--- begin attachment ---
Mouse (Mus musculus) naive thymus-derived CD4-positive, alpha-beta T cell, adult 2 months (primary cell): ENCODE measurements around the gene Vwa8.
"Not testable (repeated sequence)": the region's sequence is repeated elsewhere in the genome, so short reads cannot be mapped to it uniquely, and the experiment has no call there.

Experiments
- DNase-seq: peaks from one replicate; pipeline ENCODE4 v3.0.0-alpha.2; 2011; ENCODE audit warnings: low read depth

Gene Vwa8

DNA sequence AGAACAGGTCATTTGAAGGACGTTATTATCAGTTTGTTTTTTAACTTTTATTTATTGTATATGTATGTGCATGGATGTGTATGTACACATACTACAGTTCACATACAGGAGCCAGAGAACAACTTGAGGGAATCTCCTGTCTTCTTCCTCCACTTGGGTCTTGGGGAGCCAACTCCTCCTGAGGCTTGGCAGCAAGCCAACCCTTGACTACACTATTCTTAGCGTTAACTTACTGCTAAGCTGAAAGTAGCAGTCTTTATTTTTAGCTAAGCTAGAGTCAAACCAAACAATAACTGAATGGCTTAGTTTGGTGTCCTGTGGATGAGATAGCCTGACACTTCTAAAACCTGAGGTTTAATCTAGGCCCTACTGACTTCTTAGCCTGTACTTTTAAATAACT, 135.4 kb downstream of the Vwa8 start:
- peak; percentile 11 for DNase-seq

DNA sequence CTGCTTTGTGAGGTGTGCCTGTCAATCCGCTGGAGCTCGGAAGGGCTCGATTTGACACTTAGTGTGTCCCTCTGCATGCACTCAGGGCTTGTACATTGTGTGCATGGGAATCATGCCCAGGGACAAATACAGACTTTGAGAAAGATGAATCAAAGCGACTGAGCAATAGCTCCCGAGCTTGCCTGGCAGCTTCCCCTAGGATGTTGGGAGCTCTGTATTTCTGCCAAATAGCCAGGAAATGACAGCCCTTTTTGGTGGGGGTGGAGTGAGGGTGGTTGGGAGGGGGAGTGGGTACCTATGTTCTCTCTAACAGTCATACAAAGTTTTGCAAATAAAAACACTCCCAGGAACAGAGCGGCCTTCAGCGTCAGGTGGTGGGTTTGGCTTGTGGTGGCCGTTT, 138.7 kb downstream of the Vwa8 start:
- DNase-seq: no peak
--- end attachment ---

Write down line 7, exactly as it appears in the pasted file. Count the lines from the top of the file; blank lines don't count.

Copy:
- peak; percentile 11 for DNase-seq